This “behaviour” will amount to a criminal offence if it is “likely to incite public disorder” or “would be likely to incite public disorder”. This may seem to safeguard free speech by providing a robust hurdle to overcome. However, section 1(5) makes it clear that hypothetical public disorder is sufficient to contravene the legislation. Specifically, it includes circumstances where public disorder may occur if it were not for the fact that “persons likely to be incited to public disorder are not present or are not present in sufficient numbers.” There is no lower limit on the number of people required. Therefore, at least theoretically, a joke made between two individuals could amount to an offence under the proposals. Such a joke made privately between friends would not incite public disorder but it is not hard to imagine how the same remark shouted in a pub full of Rangers or Celtic supports would.
The definition of “regulated football match” is equally wide and open to abuse. Offensive behaviour at a football match for the purpose of section one includes not only behaviour within the ground but also journeys to or from the match (s.2(2)(c)). Consequently, jokes and banter between friends whilst driving down the motorway on route to the game may technically breach the law. The ambit of the “regulated football match” will extend to “any place (other than domestic premises) at which such a match is televised” (s.2(3)). Therefore aside from obviously covering pubs, hospitals and retail shops selling televisions may also be caught, again demonstrating the act’s potentially broad application.
The second new offence of “Threatening Communications” denotes recorded communications that are threatening and either likely to cause fear and alarm or stir up religious hatred (Section 5). Online conduct is clearly included within the reach of “threatening communications”. Section 5(6) does offer a defence if the communication was reasonable. However, no guidance is provided on what is meant by “reasonable”. The Internet Service Providers Association has noted that this part of the act “needs to be fully justified to ensure that the balance between freedom of expression and protection of users is found.”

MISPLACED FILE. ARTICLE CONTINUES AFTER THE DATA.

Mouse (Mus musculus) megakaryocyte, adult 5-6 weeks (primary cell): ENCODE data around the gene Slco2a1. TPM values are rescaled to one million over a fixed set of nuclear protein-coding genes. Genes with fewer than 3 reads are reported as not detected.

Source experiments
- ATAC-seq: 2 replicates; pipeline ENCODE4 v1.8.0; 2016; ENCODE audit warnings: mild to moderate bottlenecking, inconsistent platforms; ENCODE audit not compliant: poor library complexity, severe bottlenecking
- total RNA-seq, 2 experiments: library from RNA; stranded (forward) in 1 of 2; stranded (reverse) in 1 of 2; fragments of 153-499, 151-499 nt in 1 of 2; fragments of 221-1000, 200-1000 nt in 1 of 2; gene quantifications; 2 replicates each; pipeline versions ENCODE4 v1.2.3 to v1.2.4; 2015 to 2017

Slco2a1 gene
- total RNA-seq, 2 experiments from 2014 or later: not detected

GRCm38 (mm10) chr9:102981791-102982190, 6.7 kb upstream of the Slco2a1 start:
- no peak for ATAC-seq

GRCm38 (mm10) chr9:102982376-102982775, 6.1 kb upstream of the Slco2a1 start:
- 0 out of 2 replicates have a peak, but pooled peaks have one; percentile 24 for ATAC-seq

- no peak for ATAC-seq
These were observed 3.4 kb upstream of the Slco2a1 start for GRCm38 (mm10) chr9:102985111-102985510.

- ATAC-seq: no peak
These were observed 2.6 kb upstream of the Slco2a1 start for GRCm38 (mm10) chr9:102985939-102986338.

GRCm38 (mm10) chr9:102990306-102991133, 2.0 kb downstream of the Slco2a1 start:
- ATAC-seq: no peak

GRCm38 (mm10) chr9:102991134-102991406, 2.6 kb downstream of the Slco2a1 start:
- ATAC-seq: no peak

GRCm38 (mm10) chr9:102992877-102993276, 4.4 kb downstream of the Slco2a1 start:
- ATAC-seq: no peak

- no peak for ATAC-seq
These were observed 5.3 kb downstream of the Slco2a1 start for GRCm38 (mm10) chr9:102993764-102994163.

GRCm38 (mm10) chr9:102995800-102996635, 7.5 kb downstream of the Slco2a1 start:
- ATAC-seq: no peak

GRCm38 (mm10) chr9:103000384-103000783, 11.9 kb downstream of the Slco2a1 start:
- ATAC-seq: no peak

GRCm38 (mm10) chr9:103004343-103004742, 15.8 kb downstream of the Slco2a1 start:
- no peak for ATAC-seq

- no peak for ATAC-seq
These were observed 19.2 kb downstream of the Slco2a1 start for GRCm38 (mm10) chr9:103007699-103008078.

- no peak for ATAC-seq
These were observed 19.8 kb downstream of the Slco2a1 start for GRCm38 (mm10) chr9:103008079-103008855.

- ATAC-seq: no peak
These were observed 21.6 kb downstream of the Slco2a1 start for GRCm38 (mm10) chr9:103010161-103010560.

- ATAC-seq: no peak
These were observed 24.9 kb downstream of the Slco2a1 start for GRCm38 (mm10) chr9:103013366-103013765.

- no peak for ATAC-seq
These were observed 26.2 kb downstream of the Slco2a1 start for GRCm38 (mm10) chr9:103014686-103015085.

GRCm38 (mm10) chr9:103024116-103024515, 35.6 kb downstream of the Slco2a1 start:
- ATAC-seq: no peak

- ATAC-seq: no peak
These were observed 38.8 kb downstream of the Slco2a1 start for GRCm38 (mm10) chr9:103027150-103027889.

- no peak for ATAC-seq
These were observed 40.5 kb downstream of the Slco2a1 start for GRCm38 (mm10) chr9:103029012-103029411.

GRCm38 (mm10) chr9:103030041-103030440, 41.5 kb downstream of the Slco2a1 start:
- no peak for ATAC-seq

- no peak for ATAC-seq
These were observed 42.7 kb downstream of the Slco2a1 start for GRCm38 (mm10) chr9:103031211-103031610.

Of particular unease is the potentially wide interpretation of “stir up religious hatred”. Many of the harmful freedom of expression implications associated with the Racial and Religious Hatred Act 2006 (which does not apply in Scotland) are relevant in this context. In particular, the bill risks making it an offence to offend satirise or mock religion. In a plural society it is important that a doctrine based on faith and not fact should be open to criticism. There seems little to justify singling out of religion for special attention at the expense of other at least equally worthy causes such as protection from racial hatred.
However, arguably, the most alarming aspect of the bill is the potential for a five year prison sentence to be imposed for committing either offence (s.1(6 and s.5(7))). This risks creating an atmosphere where people are afraid to speak about religion (or otherwise) including perhaps, discussing the merits of this very act. It is convenient to argue that in reality the law would not be applied draconically but should an uncomfortable situation arise the government may find it preferable for these uncomfortable situations to just to disappear.